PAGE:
Many Malawian children will be stunted especially those under five in the coming months because they do not have enough to eat, UNICEF has predicted.
Unicef country representative Mahimbo Mdoe said the organisation was concerned over the health and survival of the nation’s youngest citizens in the wake of the report by the Malawi Vulnerability Assessment Committee (MVAC) that over 2.8 million people in the country are facing hunger as almost half the children in the country are already undernourished.
It says much more needs to be done to tackle malnutrition in one of the world’s poorest country.
“We already have a situation in Malawi where too many young children die from severe malnutrition and related infections,” Mdoe said in a media statement.
“ Our fear is that with the current food insecurity, and the reduction in meal frequency that is likely to happen, children will be further at risk from both severe acute malnutrition, and common childhood diseases, such as diarrhea and pneumonia. All are exacerbated by a child’s malnourished status, and can be fatal,” said Mdoe.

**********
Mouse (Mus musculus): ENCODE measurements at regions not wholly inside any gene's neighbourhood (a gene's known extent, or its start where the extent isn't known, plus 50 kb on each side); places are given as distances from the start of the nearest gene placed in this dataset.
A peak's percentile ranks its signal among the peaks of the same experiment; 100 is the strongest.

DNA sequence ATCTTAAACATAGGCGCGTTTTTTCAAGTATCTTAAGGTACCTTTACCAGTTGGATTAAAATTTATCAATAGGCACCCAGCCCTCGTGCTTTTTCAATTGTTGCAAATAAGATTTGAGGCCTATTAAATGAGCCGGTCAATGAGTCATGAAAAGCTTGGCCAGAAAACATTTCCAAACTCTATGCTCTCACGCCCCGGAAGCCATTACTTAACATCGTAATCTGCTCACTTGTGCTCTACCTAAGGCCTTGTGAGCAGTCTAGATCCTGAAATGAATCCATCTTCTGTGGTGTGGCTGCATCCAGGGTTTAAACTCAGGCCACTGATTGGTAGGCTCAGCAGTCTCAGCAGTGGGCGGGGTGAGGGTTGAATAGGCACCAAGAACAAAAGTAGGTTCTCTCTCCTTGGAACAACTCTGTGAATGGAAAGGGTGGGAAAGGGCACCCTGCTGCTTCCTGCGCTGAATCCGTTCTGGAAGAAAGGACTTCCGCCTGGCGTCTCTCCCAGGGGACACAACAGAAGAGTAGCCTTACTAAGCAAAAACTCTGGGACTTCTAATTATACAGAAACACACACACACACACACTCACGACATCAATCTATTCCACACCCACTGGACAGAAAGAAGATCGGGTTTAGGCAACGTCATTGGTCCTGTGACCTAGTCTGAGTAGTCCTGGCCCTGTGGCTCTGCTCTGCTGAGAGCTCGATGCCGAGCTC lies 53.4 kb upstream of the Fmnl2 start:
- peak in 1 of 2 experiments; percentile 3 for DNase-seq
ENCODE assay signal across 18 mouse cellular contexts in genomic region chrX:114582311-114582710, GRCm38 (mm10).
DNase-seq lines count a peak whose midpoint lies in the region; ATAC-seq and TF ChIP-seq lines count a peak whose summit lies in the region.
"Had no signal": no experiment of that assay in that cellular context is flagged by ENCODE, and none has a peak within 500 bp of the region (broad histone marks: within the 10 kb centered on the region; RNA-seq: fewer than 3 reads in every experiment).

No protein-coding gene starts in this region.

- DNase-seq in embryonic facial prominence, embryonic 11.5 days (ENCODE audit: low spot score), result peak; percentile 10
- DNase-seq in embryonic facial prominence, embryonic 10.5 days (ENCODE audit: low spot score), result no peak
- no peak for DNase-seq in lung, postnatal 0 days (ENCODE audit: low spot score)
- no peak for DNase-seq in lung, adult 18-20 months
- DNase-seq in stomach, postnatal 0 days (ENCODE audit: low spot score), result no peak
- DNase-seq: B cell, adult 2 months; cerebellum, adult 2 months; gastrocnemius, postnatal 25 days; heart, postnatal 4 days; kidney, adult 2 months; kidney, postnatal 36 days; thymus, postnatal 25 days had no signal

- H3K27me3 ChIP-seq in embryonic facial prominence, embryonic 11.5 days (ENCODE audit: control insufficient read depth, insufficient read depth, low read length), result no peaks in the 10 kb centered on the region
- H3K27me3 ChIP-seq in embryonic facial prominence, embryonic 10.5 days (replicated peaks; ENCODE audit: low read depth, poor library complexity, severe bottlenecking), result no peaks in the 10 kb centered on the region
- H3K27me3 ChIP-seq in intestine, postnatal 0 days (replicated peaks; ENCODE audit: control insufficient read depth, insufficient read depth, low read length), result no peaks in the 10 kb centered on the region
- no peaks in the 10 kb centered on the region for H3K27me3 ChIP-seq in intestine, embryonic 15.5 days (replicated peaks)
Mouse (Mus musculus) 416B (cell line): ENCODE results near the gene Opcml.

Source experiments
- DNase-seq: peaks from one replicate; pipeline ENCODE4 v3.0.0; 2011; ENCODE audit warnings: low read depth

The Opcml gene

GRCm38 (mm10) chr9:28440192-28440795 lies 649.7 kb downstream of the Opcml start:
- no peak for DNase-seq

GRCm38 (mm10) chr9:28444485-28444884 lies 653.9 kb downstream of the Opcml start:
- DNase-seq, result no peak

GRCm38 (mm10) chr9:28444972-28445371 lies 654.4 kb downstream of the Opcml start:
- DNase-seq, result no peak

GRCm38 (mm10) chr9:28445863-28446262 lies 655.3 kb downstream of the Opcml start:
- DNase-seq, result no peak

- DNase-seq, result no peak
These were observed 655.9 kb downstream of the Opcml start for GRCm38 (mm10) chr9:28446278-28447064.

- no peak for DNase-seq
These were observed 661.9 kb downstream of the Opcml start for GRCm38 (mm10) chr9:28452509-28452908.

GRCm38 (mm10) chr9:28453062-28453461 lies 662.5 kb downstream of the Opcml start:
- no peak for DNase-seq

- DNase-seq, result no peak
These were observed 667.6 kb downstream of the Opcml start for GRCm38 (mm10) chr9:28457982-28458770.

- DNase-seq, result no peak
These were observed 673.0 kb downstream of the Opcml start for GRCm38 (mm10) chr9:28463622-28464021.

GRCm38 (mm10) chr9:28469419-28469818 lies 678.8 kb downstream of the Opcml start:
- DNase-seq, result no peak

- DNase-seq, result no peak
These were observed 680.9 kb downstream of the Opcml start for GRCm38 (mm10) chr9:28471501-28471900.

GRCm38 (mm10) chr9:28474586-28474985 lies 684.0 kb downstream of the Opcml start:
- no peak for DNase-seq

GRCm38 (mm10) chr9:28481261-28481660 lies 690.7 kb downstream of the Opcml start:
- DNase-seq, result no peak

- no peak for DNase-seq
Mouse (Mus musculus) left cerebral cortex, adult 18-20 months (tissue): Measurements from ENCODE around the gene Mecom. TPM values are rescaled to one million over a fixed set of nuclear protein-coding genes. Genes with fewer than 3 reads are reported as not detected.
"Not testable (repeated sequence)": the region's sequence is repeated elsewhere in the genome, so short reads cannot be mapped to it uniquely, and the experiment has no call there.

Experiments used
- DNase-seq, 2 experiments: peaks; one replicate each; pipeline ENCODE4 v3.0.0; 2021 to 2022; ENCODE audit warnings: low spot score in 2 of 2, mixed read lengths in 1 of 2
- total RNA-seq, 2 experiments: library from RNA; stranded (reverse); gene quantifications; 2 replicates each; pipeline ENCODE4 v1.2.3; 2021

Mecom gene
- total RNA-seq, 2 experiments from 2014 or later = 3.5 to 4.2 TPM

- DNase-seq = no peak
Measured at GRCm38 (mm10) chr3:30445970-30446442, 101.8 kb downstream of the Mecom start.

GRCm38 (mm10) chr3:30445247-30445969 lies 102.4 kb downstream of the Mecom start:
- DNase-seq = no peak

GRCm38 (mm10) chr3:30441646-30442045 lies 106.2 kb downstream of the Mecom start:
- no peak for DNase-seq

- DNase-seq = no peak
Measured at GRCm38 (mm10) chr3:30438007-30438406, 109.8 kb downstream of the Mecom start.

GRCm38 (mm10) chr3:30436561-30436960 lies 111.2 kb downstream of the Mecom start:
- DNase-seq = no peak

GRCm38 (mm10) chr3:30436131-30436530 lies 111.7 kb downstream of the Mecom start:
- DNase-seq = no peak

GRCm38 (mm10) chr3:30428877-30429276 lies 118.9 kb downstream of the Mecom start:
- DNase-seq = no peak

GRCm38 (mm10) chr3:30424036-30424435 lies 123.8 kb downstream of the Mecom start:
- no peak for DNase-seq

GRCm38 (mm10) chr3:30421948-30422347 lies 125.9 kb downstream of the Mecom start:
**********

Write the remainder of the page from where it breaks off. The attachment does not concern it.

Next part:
He said centres in Malawi where children receive treatment – (Nutrition Rehabilitation Units) are already recording high death rates, due to late admission and severe infections.
Unicef is working with Government partners and have developed a response plan that aims to save lives of women and children in the current crisis, according to Mdoe.
“Severe acute malnutrition is life threatening if not treated, these children can be saved if early screening and referral takes place, and quality treatment and feeding in line with protocols occurs in the treatment centres,”
President Peter Mutharika said 17 per cent of the country’s total population will not be able to meet their annual food requirement during the 2015/16 consumption period.
He said in a notional address that government had developed the 2015/2016 Food Insecurity Response Plan which requires a total of US$146.378 million and appealed for food aid.
Malnutrition is generally a problem in Malawi, where 4 per cent of the children suffer from severe acute malnutrition and 42 per cent are affected by stunting (too short for age), which can slow physical and cognitive growth.
Moreover, the diet of many Malawian children looks just about the same every day, depriving them of the variety of food they need to grow into strong adults.
According to the Malawi MDG Endline Survey, only 26.6 per cent of children between 6 months and 2 years received foods from four or more food groups during the previous day.
Landlocked Malawi is one of the world’s most densely populated and least developed countries, with 80 percent of the population living in rural areas and the economy largely dependent on agriculture.
Life expectancy is 60 years, and more than half the population live below the poverty line.Follow and Subscribe Nyasa TV :